One of the most respected photographers in Rock and Roll history is native New Yorker Bob Gruen. He has been one of the leading documenters of the rock world since the 1970’s, working with the likes of John Lennon & Yoko Ono, Ramones, Sex Pistols, Clash, Elton John, Kiss, Patti Smith, Tina Turner, Blondie, Muddy Waters, Rolling Stones, Madonna, Bob Dylan, Bob Marley, Led Zeppelin, The Who, David Bowie, Aerosmith, & Alice Cooper. In 1989, he documented the trip to Russia of the Moscow Music Peace Festival featuring Ozzy Osbourne, Bon Jovi and Motley Crue. In 2006 he released a feature length documentary about the New York Dolls called All Dolled Up, which captures the band during their early performances in New York and their 1973 west coast tour. He has also published several books of his photographic work, including last year's ROCKERS; 2005’s John Lennon – the New York Years; The Clash, Photographs by Bob Gruen from 2004 and his first book Chaos, the Sex Pistols, published in 1991.

For the next month, Gruen’s first-ever solo show in Los Angeles will be on exhibition at the Morrison Hotel Gallery located at 7517 Sunset Blvd in Hollywood (near the Guitar Center). Included are about ten photos from his latest book just released in September -- New York Dolls: Photographs by Bob Gruen, compiling over two hundred images of the iconic Dolls. The exhibition at the Morrison Hotel Gallery runs until Nov. 11.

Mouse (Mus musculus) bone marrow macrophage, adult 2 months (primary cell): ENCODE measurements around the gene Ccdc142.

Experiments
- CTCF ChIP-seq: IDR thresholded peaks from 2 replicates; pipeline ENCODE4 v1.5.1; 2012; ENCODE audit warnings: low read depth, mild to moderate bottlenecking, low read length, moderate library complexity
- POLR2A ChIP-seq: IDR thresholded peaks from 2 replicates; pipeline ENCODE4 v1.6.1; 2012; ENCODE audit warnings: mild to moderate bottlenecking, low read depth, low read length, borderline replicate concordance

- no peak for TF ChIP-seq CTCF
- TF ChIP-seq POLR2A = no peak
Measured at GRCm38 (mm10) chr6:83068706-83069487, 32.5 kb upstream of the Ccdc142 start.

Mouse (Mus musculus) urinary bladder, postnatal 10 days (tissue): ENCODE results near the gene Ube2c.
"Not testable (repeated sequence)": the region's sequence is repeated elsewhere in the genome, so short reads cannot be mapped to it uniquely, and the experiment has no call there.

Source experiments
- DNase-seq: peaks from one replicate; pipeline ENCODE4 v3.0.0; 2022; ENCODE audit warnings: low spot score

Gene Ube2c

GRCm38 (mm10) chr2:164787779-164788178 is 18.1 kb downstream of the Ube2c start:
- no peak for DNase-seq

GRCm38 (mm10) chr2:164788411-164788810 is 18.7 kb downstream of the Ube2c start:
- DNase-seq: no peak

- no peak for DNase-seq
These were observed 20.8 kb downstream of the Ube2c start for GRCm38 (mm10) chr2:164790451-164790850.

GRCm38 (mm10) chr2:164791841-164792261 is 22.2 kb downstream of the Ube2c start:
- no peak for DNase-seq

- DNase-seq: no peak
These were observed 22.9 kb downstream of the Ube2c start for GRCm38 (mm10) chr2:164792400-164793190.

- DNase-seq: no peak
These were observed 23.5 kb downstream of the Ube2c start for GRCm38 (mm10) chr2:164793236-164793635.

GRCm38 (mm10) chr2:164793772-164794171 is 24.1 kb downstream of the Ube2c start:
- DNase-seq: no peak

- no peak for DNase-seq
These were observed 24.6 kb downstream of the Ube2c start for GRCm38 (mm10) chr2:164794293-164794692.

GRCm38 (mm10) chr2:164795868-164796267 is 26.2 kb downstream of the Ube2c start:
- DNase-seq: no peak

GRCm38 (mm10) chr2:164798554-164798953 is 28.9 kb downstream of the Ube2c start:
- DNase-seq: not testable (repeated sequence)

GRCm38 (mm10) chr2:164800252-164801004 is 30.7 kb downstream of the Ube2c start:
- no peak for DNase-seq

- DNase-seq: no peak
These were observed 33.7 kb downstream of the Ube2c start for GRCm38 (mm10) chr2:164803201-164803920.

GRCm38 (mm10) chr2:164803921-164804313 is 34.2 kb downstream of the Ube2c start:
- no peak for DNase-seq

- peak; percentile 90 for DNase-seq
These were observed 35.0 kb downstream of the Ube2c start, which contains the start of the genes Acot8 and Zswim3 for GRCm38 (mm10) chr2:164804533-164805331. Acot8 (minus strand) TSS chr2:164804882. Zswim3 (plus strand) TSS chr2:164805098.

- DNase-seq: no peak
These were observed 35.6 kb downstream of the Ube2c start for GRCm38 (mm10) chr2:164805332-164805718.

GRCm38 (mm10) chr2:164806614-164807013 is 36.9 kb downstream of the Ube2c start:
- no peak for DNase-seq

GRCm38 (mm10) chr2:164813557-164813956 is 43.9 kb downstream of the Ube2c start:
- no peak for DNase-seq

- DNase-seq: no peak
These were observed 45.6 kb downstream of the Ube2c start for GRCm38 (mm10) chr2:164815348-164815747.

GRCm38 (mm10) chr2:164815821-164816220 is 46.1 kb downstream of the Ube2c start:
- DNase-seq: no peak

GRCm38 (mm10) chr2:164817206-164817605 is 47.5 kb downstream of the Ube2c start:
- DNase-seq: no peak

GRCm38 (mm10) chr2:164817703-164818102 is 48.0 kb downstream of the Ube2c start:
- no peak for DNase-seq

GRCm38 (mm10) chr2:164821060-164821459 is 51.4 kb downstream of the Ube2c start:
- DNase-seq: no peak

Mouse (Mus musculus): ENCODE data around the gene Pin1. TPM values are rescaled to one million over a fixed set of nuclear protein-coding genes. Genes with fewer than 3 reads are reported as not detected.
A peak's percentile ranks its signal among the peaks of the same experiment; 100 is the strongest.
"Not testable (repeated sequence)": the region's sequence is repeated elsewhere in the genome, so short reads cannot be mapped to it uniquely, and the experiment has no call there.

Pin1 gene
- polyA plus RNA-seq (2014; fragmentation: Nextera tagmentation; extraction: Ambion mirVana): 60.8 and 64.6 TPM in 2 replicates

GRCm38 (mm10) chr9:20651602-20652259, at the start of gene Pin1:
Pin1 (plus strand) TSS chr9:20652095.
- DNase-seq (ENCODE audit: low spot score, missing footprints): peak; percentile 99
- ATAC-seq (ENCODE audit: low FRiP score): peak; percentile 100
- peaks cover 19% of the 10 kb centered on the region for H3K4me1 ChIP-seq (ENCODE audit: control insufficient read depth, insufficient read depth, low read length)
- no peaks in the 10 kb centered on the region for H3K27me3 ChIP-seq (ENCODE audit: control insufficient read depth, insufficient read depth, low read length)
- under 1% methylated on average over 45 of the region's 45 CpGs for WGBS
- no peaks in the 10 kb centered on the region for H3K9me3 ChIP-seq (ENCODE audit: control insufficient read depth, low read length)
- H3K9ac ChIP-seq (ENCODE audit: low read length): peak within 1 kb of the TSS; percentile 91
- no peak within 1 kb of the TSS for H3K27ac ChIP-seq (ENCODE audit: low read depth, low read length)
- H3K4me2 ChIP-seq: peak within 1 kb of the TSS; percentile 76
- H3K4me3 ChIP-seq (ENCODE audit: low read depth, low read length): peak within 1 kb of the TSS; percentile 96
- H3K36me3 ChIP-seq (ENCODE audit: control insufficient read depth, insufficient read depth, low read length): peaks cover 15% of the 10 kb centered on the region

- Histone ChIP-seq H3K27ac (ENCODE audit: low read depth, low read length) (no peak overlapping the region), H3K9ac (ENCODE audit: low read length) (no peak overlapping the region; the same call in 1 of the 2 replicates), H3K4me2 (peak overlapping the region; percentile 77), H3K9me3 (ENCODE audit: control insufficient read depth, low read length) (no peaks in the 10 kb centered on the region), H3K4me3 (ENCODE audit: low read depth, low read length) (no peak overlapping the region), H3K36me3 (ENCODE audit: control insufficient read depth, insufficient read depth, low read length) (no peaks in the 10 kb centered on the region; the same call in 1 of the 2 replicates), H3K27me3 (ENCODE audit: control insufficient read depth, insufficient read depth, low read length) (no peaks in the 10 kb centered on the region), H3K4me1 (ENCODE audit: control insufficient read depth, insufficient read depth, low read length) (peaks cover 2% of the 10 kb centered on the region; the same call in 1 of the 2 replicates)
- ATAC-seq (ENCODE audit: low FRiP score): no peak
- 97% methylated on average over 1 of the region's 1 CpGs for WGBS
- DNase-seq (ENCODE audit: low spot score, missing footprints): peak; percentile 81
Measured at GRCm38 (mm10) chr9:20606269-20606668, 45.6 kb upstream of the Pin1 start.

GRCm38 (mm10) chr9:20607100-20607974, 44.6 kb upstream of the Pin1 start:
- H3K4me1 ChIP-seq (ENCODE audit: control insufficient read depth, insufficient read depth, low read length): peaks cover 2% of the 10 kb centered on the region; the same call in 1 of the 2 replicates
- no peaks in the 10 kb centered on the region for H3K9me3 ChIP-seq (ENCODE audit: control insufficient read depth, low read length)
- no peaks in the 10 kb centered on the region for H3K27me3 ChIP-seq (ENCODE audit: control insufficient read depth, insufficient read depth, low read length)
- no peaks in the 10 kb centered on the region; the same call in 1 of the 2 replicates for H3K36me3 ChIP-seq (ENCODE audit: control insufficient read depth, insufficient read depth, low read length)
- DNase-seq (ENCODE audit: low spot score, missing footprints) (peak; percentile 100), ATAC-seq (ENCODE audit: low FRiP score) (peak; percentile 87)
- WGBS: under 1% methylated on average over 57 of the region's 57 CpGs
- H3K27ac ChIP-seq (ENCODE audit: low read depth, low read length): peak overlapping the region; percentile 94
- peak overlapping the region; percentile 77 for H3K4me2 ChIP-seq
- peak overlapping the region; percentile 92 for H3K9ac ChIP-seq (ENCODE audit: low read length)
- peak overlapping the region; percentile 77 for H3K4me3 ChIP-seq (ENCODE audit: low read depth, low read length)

Home Movies: Rachel Getting Married (2008)

Posted by Charles Reece, October 12, 2008 09:25am | Post a Comment
            Life sucks, Brendon. That's your lesson. Go enjoy it. -- Coach McGuirk

So, I'll go ahead and use the fussy distinction of my esteemed colleague, Mr. Brightwell, and call Jonathan Demme's new film cinéma direct, rather than cinéma vérité. It's grueling enough to deserve the trachel getting marriedhree accent marks, however. Unlike the use of the shaky-cam in Blair Witch Project or Cloverfield, Demme and his cinematographer, Declan Quinn, always keep the camera in the objective, 3rd-person tense. They also thankfully keep it more transparent than the nauseating narcissism of Paul Greengrass's camera work. While moving room to room, the audience floats along, but when the wedding party guests are talking, Demme and Quinn fix the shot, even remembering that modern cameras can re-focus on stuff in the background without having to move. Contrariwise, I remain skeptical of any definitive ability to distinguish between direct and vérité when it comes to fictional films. The direct documentary is akin to the transparency of classical Hollywood, I suppose, but expert editing, grainy textures, and perfect-looking people tend to call attention to the artifacts in a realist drama. Whatever you call it, Rachel Getting Married is realism at its squirm-inducing most direct.